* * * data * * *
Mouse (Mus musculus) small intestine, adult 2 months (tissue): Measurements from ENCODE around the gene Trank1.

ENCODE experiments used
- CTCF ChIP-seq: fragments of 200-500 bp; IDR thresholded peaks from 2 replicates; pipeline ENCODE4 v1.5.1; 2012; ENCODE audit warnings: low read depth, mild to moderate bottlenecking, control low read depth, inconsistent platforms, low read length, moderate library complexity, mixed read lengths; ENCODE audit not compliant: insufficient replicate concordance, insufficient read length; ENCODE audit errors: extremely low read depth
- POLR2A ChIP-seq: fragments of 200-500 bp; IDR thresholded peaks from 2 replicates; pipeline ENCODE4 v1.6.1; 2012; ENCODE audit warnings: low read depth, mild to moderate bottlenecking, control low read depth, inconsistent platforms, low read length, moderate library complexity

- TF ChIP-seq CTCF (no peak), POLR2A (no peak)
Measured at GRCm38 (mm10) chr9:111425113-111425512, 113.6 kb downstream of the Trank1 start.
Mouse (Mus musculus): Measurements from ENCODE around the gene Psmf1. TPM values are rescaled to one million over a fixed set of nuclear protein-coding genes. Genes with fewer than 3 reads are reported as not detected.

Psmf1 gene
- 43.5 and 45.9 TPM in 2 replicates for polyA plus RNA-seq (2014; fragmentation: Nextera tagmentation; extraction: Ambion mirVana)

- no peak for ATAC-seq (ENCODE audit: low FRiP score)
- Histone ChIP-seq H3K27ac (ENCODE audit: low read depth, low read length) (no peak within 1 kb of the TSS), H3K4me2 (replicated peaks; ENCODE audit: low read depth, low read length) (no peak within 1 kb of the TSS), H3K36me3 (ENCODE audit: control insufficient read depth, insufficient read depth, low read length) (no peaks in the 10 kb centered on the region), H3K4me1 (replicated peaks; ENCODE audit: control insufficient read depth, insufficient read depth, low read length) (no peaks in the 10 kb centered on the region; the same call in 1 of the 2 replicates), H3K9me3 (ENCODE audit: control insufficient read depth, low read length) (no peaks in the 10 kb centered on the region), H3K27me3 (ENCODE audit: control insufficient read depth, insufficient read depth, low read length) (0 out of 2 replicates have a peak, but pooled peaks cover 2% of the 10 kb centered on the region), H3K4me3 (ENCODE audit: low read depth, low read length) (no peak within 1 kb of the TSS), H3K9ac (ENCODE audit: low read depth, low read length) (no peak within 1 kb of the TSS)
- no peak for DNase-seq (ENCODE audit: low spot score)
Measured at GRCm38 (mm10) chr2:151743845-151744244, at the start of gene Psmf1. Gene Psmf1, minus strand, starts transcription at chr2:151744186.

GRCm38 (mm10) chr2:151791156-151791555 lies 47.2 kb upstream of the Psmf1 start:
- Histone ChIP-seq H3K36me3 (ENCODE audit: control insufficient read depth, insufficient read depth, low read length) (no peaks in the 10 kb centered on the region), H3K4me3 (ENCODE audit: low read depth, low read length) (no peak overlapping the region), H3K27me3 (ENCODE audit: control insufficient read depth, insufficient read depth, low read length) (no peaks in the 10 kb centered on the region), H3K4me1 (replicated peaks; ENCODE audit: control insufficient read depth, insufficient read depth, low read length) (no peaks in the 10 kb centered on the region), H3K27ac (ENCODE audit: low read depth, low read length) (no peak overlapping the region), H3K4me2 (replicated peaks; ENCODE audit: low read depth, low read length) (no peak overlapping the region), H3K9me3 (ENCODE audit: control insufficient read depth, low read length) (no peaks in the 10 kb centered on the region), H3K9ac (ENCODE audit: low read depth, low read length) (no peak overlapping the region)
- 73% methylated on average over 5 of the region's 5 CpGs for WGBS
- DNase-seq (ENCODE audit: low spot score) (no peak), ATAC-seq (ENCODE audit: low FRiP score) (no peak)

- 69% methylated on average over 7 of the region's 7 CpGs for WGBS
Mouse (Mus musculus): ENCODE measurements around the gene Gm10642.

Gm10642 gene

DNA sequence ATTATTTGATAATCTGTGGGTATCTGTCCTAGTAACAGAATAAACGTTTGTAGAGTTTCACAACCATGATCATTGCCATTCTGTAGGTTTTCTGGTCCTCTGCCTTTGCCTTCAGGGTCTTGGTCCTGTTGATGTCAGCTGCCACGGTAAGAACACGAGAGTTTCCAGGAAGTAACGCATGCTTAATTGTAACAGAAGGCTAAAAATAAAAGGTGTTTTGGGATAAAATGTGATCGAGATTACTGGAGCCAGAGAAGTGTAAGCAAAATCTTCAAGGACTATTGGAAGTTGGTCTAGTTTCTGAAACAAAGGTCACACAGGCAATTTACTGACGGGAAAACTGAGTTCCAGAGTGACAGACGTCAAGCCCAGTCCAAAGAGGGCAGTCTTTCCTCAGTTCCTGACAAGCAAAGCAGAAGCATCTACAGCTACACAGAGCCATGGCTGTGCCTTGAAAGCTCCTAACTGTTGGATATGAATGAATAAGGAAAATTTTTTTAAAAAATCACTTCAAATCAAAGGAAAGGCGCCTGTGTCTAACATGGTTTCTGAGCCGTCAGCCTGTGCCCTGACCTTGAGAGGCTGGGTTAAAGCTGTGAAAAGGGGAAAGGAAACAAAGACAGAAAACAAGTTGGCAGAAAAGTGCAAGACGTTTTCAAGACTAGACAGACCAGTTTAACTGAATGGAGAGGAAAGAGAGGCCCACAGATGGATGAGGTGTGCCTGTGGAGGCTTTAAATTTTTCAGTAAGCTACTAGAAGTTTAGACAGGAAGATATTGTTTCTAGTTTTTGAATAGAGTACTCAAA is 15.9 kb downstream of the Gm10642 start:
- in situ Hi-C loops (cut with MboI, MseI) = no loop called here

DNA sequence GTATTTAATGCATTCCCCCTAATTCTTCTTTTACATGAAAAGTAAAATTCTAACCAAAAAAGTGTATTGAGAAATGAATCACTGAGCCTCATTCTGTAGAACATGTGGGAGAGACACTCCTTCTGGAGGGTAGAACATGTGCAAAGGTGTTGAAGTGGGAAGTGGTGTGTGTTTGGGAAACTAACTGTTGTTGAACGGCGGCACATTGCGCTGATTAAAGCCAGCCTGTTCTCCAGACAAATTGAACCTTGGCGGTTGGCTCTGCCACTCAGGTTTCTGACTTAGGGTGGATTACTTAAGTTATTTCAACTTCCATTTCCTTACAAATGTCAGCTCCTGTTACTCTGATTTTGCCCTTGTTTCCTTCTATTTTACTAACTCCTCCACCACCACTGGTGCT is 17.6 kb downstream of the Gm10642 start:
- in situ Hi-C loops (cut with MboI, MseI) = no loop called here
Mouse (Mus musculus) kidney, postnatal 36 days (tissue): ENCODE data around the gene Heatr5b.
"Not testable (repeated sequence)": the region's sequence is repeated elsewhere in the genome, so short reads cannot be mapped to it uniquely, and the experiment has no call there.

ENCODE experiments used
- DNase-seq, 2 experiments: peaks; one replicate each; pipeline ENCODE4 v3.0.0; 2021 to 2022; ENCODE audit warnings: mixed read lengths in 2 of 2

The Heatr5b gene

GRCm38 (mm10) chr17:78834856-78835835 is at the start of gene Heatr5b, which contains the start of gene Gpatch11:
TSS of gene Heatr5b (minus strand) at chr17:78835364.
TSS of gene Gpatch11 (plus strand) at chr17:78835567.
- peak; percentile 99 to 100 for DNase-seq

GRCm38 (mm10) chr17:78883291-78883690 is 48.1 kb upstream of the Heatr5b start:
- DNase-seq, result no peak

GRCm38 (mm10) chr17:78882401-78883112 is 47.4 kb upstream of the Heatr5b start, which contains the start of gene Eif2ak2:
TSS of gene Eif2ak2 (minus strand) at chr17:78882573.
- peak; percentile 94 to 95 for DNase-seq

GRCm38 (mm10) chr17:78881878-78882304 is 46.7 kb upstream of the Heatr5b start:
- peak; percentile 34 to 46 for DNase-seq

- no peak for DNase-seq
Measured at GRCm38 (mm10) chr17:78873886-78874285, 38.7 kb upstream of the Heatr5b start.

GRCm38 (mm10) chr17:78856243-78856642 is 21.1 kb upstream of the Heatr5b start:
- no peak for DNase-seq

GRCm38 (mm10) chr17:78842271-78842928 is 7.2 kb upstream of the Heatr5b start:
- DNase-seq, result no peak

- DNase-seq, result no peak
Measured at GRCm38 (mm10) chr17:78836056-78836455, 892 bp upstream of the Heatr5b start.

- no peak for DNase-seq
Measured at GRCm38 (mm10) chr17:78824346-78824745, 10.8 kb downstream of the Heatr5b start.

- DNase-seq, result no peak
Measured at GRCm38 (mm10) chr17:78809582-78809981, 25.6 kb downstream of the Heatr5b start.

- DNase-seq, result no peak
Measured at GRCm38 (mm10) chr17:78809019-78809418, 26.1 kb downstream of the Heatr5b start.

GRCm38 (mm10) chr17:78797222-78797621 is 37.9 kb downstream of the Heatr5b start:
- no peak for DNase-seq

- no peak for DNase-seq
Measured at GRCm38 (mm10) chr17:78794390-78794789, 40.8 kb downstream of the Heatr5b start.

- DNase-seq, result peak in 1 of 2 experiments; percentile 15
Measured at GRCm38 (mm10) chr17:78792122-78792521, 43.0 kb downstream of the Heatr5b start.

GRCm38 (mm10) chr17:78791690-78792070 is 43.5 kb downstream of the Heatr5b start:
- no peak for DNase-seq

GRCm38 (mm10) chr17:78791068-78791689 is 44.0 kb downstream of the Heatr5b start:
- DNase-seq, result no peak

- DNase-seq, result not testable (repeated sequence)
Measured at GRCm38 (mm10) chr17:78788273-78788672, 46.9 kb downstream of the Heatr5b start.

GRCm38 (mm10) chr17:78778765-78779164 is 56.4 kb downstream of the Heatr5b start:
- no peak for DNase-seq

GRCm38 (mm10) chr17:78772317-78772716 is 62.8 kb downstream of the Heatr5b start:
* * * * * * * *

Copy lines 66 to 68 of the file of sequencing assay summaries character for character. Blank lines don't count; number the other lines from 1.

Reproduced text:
Measured at GRCm38 (mm10) chr17:78788273-78788672, 46.9 kb downstream of the Heatr5b start.

GRCm38 (mm10) chr17:78778765-78779164 is 56.4 kb downstream of the Heatr5b start:
- no peak for DNase-seq